I get why retailers want to minimize clutter to maximize the meat customers see. While a clear view of the sea of beef, pork and chicken is important, the pendulum is starting to swing in the other direction. More and more shoppers want some background about the meat being displayed in the case, and sharing information at point-of-sale is becoming more critical in capturing these consumers.

  1. It isn’t only about “local”

The desire for fresh, along with assurance that the animals the meat came from were well-cared-for, is huge for farmers’ market meat purchasers. These shoppers gravitate to the farmers’ market because they want to “feel good” about their purchases. But this desire to “feel good” can also be addressed in a large supermarket with meat from national packer/processors. While the buy local” movement is big in this country, shoppers know that growing cattle, pigs and chickens can’t always happen locally.

We in the industry know that the majority of animals are well-cared-for by the farmers/ranchers raising them. But consumers generally don’t see those messages of happy animals; rather, they see the vivid videos provided by activist organizations that want to defile animal agriculture.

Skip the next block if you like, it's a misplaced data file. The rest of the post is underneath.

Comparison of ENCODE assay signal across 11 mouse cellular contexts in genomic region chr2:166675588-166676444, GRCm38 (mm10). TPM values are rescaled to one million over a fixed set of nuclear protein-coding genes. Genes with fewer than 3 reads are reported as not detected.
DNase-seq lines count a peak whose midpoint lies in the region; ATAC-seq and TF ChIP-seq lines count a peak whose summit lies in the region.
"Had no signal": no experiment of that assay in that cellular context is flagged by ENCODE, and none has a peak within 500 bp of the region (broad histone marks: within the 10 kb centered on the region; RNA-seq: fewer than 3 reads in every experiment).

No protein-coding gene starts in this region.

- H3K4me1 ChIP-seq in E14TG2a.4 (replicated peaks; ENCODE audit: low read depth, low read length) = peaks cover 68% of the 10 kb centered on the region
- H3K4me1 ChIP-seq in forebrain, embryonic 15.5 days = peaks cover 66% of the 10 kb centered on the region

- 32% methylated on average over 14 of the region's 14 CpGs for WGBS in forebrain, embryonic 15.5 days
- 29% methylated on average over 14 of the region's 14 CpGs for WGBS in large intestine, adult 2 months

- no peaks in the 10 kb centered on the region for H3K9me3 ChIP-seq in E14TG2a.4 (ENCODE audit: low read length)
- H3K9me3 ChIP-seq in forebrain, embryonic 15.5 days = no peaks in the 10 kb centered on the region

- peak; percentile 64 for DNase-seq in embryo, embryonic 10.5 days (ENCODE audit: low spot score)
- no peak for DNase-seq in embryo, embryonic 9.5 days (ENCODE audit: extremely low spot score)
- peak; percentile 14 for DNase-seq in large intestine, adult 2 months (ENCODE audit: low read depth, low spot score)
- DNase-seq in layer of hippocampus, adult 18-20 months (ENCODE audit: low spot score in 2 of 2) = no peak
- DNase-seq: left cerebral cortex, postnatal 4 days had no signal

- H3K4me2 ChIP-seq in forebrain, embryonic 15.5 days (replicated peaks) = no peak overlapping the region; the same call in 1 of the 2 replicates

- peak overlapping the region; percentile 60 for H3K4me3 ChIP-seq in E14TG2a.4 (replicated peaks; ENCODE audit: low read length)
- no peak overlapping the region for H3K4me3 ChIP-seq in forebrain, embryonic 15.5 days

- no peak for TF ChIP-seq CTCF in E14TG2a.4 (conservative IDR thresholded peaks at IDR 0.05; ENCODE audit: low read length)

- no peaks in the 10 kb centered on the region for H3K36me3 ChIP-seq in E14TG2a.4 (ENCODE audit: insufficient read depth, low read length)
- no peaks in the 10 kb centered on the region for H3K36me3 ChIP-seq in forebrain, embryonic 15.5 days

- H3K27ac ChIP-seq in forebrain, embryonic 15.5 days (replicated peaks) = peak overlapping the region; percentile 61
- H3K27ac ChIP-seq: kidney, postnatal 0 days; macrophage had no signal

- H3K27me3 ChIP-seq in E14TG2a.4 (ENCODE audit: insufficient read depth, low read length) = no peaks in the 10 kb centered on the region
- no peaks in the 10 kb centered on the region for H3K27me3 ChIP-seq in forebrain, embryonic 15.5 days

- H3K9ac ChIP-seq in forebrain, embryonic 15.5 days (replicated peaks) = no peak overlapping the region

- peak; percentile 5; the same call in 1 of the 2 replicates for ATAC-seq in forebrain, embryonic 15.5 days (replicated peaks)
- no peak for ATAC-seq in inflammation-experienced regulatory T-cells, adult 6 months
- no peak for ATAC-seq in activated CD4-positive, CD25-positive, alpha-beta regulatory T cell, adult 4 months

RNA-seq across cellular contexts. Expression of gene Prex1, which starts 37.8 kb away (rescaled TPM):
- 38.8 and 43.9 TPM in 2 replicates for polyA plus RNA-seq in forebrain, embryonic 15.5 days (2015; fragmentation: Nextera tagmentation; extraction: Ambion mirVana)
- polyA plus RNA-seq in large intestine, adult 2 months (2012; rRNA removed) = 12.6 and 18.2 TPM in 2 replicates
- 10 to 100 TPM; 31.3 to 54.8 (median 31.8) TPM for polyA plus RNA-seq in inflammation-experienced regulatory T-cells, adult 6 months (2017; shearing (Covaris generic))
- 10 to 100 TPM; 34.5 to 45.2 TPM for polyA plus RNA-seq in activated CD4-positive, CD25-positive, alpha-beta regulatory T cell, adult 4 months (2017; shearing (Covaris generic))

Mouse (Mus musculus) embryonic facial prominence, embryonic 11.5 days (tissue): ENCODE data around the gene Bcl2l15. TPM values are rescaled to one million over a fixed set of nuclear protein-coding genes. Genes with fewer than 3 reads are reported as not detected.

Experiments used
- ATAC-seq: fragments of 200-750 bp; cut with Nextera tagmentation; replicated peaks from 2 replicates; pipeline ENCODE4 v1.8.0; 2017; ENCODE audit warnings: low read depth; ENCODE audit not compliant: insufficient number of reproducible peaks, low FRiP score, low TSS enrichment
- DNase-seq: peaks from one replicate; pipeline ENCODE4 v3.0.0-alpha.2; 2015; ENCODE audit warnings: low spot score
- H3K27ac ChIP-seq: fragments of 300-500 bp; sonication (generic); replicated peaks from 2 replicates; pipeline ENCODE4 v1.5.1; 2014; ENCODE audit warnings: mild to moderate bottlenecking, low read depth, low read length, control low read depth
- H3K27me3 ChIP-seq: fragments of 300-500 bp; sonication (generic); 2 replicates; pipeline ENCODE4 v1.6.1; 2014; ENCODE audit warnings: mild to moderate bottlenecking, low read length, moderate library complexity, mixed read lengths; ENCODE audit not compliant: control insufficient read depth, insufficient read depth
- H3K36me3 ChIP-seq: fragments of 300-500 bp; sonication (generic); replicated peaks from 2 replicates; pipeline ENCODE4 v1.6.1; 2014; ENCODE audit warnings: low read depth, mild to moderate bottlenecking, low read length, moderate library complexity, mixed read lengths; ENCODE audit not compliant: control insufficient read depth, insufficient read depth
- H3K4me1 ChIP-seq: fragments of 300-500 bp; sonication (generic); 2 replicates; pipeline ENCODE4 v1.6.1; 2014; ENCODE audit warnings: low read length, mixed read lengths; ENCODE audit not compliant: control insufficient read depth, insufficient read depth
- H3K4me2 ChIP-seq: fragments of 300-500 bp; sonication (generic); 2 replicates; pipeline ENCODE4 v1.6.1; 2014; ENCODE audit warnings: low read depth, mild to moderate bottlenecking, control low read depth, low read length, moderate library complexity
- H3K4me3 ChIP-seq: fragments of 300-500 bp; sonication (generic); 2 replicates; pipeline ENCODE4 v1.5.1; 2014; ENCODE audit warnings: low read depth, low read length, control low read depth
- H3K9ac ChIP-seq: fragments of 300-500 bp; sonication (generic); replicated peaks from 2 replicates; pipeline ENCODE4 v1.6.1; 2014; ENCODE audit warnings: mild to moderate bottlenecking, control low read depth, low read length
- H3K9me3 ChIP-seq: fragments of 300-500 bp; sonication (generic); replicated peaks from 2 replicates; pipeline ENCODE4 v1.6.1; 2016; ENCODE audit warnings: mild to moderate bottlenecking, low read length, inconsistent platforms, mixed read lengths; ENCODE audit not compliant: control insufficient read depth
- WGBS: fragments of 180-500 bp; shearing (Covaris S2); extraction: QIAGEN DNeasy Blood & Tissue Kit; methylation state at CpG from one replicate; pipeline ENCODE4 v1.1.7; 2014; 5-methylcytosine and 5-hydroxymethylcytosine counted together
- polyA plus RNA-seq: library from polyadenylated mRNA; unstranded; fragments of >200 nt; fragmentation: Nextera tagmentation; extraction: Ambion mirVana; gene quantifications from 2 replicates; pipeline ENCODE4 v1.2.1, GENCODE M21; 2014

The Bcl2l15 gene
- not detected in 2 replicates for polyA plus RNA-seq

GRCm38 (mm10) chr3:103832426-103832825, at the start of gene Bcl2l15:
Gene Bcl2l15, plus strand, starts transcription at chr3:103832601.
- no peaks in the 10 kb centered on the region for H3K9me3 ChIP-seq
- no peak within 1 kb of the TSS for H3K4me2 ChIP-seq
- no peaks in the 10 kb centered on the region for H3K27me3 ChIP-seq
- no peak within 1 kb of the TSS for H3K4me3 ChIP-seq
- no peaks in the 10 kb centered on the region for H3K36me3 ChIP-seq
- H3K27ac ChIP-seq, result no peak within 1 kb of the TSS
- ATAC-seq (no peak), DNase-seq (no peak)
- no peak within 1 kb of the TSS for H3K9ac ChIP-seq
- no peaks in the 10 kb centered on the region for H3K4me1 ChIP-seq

Packer/processors, here is a great opportunity to work with your retail customers to share the positive story of all that is done to ensure a great-tasting, safe food supply from well-cared-for animals. It will help you and your customer instill confidence in those shoppers who care and expect you to care as well.

Want to learn more about farmers’ market shoppers? Check out this infographic.

4 Ways to Get High-Priced Meat in the Cart

A recent headline stated, “At a time when prices are usually low, meat prices are rising faster than any other food group.” Not what you want to hear before grilling season, right?

I cringe at the thought of what those high prices will mean for my clients. But as a consumer, I just shift things around to keep meat on the dinner table.

Based on qualitative research I have conducted over the past few years, it seems that while consumers are cognizant of rising prices, they adjust to accommodate the higher prices because they love meat and can’t walk away completely. Just a few years ago the average price per pound for a boneless sirloin steak was $5.83 (U.S. Bureau of Labor Statistics – Consumer Price Index). According to Oklahoma State University’s April Food Demand Survey, people say they are willing to pay up to $6.87 per pound for steaks, a 4.25% increase since March.